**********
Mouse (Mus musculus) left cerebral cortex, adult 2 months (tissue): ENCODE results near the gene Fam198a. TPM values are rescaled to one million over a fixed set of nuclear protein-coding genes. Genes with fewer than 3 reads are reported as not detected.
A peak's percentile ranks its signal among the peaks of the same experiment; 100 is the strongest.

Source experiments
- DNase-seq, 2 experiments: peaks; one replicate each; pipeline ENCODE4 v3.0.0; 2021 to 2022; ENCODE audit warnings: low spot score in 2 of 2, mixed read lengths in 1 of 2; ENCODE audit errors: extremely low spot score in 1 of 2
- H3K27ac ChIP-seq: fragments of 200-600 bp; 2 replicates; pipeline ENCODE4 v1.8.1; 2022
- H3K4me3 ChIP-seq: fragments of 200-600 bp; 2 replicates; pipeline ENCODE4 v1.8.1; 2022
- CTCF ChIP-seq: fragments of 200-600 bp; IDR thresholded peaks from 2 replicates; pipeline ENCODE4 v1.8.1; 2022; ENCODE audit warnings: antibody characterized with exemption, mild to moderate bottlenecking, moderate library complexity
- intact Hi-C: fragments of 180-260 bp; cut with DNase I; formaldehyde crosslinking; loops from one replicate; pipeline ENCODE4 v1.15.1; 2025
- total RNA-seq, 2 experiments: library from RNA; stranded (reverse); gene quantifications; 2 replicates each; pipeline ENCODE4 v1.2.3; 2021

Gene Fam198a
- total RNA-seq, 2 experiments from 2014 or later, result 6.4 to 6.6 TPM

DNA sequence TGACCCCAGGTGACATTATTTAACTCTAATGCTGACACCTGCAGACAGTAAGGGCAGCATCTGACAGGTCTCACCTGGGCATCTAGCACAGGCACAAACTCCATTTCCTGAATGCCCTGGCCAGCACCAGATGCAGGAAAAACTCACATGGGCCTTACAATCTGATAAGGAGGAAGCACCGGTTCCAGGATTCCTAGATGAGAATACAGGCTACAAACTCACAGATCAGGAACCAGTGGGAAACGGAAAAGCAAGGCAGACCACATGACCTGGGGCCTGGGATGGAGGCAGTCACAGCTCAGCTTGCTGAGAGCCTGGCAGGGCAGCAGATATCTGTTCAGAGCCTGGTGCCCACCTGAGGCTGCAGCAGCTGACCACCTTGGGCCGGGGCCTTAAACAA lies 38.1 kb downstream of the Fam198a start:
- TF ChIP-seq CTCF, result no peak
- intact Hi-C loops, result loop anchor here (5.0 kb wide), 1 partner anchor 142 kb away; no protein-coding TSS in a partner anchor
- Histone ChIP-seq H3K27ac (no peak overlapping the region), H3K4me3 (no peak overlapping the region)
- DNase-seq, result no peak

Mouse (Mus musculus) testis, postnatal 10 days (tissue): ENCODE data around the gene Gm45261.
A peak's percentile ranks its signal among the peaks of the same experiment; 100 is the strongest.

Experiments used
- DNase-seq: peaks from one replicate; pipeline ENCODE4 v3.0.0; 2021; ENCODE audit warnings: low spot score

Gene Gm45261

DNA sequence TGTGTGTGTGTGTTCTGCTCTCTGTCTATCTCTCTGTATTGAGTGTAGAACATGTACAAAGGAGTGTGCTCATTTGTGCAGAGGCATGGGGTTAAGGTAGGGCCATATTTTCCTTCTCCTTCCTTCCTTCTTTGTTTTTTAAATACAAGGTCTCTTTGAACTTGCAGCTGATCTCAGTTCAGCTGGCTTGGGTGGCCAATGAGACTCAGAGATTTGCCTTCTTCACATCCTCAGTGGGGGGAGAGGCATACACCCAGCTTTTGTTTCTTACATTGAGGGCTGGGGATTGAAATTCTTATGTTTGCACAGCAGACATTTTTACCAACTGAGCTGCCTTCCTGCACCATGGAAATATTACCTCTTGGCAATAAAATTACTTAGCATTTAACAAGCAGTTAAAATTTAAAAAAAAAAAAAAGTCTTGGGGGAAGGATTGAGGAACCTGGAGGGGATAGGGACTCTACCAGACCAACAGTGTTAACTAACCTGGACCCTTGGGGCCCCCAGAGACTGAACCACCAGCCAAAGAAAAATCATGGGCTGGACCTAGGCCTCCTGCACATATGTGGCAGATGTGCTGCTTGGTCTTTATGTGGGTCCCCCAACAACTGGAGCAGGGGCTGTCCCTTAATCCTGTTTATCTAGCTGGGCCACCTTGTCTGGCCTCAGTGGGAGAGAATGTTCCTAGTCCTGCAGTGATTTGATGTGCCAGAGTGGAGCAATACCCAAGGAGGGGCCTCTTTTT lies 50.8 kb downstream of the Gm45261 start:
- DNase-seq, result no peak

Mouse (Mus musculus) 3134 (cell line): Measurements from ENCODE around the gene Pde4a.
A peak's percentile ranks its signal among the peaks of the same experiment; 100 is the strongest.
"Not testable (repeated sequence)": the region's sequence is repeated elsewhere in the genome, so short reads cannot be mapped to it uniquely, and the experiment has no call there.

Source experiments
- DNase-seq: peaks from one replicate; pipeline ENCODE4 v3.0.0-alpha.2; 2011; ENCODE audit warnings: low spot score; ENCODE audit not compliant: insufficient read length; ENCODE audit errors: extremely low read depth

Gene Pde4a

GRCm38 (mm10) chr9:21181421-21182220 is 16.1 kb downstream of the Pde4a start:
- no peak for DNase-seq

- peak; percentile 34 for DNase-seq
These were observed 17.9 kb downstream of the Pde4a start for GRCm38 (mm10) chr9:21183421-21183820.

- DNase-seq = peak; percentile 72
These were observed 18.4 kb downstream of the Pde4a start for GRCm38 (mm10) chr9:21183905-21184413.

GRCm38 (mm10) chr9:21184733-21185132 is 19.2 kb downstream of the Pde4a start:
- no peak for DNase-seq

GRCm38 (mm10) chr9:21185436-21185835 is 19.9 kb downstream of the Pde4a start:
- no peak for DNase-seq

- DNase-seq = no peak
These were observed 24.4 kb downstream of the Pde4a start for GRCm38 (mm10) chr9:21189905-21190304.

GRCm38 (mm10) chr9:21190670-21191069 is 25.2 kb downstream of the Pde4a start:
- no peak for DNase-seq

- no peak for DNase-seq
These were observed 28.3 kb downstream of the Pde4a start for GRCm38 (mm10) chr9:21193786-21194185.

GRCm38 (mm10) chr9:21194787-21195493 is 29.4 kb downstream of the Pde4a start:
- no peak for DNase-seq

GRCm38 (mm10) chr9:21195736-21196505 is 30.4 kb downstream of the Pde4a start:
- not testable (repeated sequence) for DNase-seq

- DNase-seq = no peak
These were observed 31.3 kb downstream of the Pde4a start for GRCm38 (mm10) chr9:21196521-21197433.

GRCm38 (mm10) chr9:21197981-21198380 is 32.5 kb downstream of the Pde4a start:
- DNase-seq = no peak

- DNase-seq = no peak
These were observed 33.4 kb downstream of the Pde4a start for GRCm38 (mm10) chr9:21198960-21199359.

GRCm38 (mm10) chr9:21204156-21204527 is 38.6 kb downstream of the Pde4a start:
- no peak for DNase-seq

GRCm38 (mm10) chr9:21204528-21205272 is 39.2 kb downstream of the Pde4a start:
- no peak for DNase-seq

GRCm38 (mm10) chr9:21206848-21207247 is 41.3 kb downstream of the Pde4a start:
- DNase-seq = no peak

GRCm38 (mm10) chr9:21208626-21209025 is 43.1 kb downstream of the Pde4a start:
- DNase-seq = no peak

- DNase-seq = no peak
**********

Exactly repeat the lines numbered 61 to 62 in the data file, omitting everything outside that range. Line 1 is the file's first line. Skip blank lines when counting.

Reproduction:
- DNase-seq = no peak

GRCm38 (mm10) chr9:21208626-21209025 is 43.1 kb downstream of the Pde4a start: